How To Make Your Own Elderberry Syrup
by Meadow Clark
Elderberry syrup one of the best natural remedies to protect against flu. You might even call it nature’s “Tamiflu.” It seems to work better, anyway.
Amidst all the flu vaccine propaganda, the real scoop on flu death stats and some amazing natural remedies to protect you and your family from flu and flu-like illnesses, you might like one more remedy that has been scientifically proven to shorten the duration of both cold symptoms and flu symptoms.
While you can buy it readymade, it’s far less expensive to make your own. (And it’s really easy!)
Let’s talk about elderberry syrup!
Elderberry syrup is made from dried elderberries and makes for an incredible immune booster.
Eight ounces of Sambucus elderberry extract costs about 20 bucks on Amazon and Sambucol is nearly $15. At a health food store, it’s even more. But you can make up to 16 times as much or more for about $30, plus the cost of honey.
You can keep costs the lowest if you buy the dried herb mix in bulk or wholesale. That’s exactly what I plan to do from now on. An herbal kit is a mix of the berries and other herbs with directions and a recipe. Why not just buy the berries yourself and follow these instructions?
You can save a lot – and I mean a LOT – of money if you skip the store and make your own syrup. It’s surprisingly easy. Even getting a kit is cheaper than buying commercial elderberry syrup from a health food store.
It may not seem like you are saving a lot when you buy your own ingredients like honey and bottles, but we can always improvise. At the very least, you will be left with ample amounts of syrup for your prepper medicine kit.
Keep in mind that elderberry isn’t just a one trick pony. Because of the anthocyanins, elderberry should be studied for possible benefits on obesity. The anthocyanins in blueberries, raspberries and purple potatoes are said to have effects on excess weight because of the anthocyanins. Recent research has found that a strong immune system may be a method of fighting obesity.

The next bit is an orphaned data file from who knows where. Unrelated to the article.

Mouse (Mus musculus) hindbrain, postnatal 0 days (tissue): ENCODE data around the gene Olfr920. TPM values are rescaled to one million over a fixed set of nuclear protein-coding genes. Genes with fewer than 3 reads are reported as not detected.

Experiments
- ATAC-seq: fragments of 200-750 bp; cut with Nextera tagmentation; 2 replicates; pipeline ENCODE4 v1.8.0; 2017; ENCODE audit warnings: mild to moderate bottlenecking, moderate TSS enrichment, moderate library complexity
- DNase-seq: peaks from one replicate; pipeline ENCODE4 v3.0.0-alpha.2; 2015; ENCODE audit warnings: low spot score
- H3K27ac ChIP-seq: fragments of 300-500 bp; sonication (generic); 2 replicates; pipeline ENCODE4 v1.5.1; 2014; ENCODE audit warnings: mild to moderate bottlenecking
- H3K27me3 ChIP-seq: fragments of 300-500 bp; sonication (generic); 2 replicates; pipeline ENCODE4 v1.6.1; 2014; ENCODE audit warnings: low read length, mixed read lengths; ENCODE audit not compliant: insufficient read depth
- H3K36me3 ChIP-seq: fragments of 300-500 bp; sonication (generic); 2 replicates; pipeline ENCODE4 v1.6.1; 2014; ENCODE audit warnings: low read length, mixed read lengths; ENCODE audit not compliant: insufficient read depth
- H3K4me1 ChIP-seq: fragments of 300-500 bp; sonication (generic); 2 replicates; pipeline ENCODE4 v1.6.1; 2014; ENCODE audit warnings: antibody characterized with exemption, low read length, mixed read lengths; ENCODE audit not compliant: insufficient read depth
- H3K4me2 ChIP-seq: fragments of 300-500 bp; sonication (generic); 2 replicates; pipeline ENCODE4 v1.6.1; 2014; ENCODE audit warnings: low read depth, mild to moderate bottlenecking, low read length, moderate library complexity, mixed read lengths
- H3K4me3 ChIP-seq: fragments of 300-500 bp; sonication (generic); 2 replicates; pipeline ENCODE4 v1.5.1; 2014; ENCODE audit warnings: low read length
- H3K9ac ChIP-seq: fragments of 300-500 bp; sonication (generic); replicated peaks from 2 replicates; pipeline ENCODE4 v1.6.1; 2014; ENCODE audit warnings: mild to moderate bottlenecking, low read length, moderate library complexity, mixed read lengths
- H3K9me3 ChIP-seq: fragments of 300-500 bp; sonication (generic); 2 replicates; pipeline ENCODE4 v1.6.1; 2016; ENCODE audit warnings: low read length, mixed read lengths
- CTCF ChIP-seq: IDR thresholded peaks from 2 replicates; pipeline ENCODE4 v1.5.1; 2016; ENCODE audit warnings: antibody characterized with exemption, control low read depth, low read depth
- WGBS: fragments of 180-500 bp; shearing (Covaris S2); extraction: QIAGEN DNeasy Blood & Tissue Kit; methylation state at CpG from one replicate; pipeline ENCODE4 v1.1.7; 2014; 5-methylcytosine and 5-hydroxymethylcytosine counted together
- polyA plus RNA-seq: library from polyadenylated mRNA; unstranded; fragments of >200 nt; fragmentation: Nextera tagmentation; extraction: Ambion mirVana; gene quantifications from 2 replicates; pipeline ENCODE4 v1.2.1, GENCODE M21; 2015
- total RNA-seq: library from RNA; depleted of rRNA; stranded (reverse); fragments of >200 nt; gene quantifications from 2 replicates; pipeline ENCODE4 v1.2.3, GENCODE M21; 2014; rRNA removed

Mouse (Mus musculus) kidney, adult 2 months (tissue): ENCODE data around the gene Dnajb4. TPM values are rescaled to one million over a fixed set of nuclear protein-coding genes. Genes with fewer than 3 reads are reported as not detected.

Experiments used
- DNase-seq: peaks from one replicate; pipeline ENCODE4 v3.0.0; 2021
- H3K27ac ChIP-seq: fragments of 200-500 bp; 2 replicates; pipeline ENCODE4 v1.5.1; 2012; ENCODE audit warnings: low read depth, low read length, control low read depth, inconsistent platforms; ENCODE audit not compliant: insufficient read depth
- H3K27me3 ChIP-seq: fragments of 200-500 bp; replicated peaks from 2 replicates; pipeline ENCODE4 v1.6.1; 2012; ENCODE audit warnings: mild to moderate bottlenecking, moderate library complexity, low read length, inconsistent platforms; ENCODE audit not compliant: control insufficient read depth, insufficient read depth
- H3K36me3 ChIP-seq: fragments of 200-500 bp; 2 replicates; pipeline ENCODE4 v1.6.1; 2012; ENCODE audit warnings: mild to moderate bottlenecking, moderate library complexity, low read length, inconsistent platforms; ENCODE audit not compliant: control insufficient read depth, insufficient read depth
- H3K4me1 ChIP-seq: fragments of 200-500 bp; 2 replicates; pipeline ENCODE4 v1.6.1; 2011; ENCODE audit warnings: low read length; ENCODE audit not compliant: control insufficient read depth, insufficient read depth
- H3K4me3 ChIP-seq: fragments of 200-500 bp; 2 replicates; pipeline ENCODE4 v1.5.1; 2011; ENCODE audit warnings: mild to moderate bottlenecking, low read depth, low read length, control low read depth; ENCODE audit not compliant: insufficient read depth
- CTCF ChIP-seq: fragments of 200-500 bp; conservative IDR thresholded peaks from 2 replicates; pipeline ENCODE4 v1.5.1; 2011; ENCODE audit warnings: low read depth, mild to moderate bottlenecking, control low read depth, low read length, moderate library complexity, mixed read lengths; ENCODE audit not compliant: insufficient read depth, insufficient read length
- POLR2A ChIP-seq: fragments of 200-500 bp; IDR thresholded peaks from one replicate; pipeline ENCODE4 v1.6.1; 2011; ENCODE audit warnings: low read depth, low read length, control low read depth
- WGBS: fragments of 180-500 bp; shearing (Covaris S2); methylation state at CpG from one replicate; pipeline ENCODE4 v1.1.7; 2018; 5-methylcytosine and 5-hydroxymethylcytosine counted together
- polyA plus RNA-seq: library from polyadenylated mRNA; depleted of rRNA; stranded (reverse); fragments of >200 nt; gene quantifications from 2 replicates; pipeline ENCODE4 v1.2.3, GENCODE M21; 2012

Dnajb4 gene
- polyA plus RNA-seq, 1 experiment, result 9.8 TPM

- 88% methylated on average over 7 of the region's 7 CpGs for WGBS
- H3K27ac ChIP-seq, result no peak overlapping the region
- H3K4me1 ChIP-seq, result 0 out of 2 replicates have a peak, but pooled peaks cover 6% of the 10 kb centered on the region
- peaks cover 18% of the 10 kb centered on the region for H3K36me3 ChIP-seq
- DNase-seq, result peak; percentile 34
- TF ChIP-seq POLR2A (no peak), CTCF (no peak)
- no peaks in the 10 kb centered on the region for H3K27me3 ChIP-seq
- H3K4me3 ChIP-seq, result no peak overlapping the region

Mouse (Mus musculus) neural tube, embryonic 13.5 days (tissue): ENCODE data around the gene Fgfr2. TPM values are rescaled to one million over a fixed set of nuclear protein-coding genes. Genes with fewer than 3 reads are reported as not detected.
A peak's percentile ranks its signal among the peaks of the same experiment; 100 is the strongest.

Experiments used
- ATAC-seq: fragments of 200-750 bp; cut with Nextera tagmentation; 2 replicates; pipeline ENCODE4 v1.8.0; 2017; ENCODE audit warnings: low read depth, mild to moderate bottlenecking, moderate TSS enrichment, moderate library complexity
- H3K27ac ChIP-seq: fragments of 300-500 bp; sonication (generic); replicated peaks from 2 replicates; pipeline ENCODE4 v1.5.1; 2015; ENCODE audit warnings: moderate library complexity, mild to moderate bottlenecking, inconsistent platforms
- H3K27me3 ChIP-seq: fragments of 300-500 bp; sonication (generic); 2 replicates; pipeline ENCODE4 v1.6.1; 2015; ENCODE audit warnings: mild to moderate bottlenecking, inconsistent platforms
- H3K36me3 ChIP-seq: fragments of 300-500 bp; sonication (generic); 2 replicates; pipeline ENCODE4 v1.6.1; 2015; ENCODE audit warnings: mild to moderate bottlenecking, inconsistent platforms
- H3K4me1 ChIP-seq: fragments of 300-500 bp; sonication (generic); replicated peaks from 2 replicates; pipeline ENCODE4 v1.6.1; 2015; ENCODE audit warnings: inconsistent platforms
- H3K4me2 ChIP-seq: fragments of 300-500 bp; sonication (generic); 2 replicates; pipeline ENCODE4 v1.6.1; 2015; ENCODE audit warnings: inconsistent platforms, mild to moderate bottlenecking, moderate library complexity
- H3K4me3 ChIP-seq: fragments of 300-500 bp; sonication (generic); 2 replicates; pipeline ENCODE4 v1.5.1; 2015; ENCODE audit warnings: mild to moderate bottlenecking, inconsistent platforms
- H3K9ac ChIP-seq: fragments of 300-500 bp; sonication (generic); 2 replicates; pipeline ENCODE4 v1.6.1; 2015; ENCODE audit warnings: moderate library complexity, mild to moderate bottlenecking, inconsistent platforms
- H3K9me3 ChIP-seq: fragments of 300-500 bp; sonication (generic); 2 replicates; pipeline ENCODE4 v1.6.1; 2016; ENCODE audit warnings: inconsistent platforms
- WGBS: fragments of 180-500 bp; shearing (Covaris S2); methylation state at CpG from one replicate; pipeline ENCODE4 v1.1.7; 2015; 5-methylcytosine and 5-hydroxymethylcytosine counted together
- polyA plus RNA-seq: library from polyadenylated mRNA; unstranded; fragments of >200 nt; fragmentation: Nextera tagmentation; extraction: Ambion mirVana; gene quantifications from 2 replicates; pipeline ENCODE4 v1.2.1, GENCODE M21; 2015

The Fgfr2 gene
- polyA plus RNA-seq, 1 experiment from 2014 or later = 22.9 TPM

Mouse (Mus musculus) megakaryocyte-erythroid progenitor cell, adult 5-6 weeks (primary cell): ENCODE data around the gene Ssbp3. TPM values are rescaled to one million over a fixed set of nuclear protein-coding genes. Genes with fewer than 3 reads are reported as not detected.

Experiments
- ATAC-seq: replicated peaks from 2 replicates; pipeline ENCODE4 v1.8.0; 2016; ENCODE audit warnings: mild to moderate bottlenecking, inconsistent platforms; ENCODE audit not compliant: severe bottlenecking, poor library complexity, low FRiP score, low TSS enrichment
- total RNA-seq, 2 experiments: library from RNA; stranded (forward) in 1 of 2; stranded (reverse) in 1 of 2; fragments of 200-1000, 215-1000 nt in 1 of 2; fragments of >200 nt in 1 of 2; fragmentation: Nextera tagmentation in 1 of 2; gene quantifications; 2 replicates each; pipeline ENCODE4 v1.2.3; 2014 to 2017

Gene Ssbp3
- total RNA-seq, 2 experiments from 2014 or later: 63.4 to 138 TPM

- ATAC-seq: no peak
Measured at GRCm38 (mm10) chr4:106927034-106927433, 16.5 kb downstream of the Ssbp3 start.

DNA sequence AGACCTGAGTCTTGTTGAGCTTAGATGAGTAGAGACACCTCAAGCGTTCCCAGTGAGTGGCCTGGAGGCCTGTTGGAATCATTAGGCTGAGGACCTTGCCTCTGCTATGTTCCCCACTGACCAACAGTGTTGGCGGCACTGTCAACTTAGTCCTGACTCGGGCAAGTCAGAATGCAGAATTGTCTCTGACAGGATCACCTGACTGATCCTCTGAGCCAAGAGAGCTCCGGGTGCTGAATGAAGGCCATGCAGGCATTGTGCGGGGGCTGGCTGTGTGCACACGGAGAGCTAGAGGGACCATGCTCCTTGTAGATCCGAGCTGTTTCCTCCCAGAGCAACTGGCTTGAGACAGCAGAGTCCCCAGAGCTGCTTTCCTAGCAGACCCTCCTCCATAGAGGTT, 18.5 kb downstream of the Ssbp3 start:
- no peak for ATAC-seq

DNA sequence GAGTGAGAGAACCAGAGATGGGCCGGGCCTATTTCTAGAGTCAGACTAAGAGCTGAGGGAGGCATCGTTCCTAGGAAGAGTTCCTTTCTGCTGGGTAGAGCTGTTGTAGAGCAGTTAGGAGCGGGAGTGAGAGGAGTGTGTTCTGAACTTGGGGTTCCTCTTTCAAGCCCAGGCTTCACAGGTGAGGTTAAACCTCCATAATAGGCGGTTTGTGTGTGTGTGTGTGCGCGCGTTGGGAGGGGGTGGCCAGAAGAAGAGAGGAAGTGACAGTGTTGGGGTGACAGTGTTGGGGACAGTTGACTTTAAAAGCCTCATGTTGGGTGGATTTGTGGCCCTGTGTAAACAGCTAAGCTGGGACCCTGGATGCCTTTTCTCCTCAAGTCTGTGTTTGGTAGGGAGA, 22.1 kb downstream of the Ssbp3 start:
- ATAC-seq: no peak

Tamiflu: dangerous side effects, ineffective, conflicts-of-interest
Tamiflu is often the drug-of-choice for those suffering the flu – but is it worth it?
In 2005, Prof Michel Chossudovsky wrote:
While [Tamiflu] is produced by Roche, it was developed by Gilead Sciences Inc. which owns the intellectual property rights. Gilead, which has maintained a low profile, has outsourced the production to Roche.
Donald Rumsfeld was appointed Chairman of Gilead Sciences, Inc. in 1997, a position which he held in the years prior to becoming Secretary of Defense in the Bush administration. Rumsfeld had been on the Board of Directors from the establishment of Gilead in 1987.
Dr. Mercola had written at the time, “Since Rumsfeld holds major portions of stock in Gilead, he will handsomely profit from the scare tactics of the government that is being used to justify the purchase of $2 billion of Tamiflu.”
If nothing else, this shows that there was a conflict-of-interest in the push for this expensive drug.
Cochrane – previously known as the Cochrane Collaboration – did an extensive review on the claims of effectiveness for Tamiflu. The company claims that it can shorten the flu, prevent person-to-person spread or prevent pneumonia are dubious for sure. At best, it can only shorten the duration of the flu up to half a day.
Half a day, y’all.
Is that worth the ridiculous price tag?
Cochrane did not find substantial benefits to warrant government stockpiling, nor did it agree with claims that drugs like Tamiflu could prevent pneumonia hospital admissions or contagion.
Worse yet, Tamiflu has been linked to suicidal thoughts and completed suicides in teens and children. If that’s what it is doing to teens, could it be causing other psych symptoms in people? Yes – Tamiflu can cause neuropsychiatric symptoms like hallucinations. Japan suspended Tamiflu sales in 2007 following multiple suicides/deaths including a spate of teenagers.
Elderberry Syrup is the safe alternative.
You may not realize this, but modern science is singing the praises of fruit, especially dark, purple berries. The polyphenols and anthocyanins (that’s what makes them all purpley) can do more for a person than cut obesity. They are now linked to immune function, slashing dementia risk and longevity. Perhaps the scientists have only just begun opening up this world of discovery – either way, you deserve the best chance to feel better and use elderberries to their fullest!
Ingredients and supplies to make your own elderberry syrup.
- Let’s talk sweeteners. You want some type of sweetener to formulate the syrup. Honey works and tastes best. Maple syrup is another alternative and you can get that fairly cheaply at Aldi.